Patient Profile M.S. is an 81-yr-old woman who came to the United States from In
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Patient Profile M.S. is an 81-yr-old woman who came to the United States from India 4 years ago with her son and daughter-in-law and their 4 children. She has several health problems, including coronary artery disease, hypertension, osteoarthritis in her right hip, and diabetes. Her daughter-in-law is the primary caregiver and often brings her to the urban community health clinic for a variety of health-related problems. Recently, M.S. has been having memory problems. The entire family comes to the health clinic with M.S. Because English is a second language (Hindustani is their first language) for all the adult family members, the staff relies on the oldest granddaughter to interpret. At this clinic visit, M.S. is presenting with shortness of breath. Through her granddaughter’s interpretation, she tells the nurse that she is having trouble walking up the stairs in the apartment building. The nurse does the history and assessment, checks her blood glucose (which is within normal limits), and tells her that she should get more exercise. Given M.S.’s memory problems and limited English, the nurse does not complete a 24-hour dietary recall or teach her or the family about diabetes management. M.S. is scheduled for an appointment with the cardiologist for an evaluation of her hypertension and heart disease. Two weeks later, when she sees the cardiologist, her shortness of breath is much worse, and she is having chest pain. She is hospitalized immediately. Meanwhile, the clinic supervisor is completing a chart audit for the clinic’s quality review program. She is reviewing M.S.’s chart and notices that, although she has been a patient in the clinic for 3 years, she has never received instructions on blood glucose monitoring or general diabetes management. The clinic has a nurse diabetes educator who teaches individual patients and groups of patients with diabetes. The clinic manager reviews these findings with the nurse and asks why she has not recommended that M.S. see the diabetes educator. The nurse states that with M.S.’s memory problems and the language barrier, she assumed that M.S. and her family would not benefit from the consultation.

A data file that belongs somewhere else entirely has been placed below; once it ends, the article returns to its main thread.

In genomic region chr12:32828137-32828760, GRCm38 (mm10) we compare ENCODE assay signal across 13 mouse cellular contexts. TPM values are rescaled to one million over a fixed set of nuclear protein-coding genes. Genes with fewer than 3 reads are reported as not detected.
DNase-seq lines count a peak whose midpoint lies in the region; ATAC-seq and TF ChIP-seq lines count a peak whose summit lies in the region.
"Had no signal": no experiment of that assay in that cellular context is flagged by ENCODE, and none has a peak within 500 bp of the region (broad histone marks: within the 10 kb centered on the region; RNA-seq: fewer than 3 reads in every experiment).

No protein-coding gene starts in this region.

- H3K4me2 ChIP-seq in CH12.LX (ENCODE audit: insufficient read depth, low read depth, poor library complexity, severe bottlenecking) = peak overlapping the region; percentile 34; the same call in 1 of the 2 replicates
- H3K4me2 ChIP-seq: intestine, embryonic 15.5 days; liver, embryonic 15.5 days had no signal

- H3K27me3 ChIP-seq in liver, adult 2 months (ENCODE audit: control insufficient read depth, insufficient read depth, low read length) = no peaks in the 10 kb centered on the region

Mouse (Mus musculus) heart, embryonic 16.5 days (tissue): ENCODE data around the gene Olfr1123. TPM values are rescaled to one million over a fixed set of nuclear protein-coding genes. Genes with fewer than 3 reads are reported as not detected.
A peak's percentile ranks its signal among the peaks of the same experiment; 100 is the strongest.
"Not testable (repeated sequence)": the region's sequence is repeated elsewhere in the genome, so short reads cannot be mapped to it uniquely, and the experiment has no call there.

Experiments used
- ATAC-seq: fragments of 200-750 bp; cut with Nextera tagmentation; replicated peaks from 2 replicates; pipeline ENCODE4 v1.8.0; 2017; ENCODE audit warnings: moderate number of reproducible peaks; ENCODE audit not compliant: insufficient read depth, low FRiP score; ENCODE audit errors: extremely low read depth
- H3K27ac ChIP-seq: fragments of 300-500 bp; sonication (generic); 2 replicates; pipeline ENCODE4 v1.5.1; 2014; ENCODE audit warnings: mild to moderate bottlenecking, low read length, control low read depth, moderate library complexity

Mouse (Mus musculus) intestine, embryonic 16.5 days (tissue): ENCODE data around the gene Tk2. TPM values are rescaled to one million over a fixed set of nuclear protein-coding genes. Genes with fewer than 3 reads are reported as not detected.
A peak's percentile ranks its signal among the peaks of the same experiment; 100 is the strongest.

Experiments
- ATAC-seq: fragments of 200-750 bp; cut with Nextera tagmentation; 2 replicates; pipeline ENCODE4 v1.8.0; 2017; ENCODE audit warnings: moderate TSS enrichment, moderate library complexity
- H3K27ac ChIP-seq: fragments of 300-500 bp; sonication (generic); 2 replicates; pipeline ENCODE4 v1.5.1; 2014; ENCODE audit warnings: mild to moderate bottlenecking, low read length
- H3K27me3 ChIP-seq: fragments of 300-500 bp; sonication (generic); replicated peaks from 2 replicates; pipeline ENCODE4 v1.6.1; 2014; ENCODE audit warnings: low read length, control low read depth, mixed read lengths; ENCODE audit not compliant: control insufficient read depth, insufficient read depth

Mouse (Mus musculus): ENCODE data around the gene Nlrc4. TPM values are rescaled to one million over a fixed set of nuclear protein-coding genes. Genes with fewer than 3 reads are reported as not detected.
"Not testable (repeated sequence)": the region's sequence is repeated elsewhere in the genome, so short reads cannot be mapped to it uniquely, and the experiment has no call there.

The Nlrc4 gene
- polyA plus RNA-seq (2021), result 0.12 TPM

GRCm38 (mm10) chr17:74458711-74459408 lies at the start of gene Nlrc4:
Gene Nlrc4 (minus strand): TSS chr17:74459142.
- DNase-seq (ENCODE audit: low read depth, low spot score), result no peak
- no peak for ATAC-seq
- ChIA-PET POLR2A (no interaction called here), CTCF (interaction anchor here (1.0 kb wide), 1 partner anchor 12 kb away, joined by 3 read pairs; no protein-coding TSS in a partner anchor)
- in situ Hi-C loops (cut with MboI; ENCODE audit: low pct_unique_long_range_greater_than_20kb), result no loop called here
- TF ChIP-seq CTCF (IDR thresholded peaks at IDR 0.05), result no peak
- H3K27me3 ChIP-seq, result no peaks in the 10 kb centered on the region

1. What type of health disparity has M.S. experienced?
2. What factors led to her not receiving the standard of care?
3. What other assessment should have been done at the initial visit?
4. Patient-Centered Care: What strategies may have worked to enhance patient education?
5. Patient-Centered Care: How would you assess M.S.’s religious and spiritual needs?
6. Quality Improvement: If you were the clinic manager, how would you recommend that the nurse improve her practice?